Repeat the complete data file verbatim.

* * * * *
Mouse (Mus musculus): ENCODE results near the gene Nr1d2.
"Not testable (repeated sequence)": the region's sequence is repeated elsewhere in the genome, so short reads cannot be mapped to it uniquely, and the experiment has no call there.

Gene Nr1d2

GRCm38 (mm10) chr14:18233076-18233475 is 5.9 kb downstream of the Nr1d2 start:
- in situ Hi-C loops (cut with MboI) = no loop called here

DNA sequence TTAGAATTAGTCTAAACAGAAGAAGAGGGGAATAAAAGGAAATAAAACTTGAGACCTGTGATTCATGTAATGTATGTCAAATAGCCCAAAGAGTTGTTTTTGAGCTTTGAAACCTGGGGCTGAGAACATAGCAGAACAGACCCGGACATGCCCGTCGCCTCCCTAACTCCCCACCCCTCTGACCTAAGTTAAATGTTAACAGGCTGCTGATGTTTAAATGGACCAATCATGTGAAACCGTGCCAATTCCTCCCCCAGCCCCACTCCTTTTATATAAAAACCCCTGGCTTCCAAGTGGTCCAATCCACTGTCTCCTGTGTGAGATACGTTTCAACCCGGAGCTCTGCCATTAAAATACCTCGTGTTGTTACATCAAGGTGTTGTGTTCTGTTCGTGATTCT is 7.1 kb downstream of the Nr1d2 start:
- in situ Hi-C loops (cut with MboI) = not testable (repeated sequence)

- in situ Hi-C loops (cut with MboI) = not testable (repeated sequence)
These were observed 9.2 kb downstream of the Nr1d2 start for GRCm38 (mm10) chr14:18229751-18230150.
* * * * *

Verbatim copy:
Mouse (Mus musculus): ENCODE results near the gene Nr1d2.
"Not testable (repeated sequence)": the region's sequence is repeated elsewhere in the genome, so short reads cannot be mapped to it uniquely, and the experiment has no call there.

Gene Nr1d2

GRCm38 (mm10) chr14:18233076-18233475 is 5.9 kb downstream of the Nr1d2 start:
- in situ Hi-C loops (cut with MboI) = no loop called here

DNA sequence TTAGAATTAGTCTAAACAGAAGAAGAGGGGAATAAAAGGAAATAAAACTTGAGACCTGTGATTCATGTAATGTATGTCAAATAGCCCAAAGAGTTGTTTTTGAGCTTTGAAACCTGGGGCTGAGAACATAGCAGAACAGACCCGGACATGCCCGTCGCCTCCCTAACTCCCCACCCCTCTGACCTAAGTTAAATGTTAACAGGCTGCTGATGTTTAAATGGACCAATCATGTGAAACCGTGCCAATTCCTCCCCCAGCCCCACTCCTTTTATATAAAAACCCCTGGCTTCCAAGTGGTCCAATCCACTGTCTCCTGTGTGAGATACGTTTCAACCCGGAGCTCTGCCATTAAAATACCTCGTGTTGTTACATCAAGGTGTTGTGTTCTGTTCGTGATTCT is 7.1 kb downstream of the Nr1d2 start:
- in situ Hi-C loops (cut with MboI) = not testable (repeated sequence)

- in situ Hi-C loops (cut with MboI) = not testable (repeated sequence)
These were observed 9.2 kb downstream of the Nr1d2 start for GRCm38 (mm10) chr14:18229751-18230150.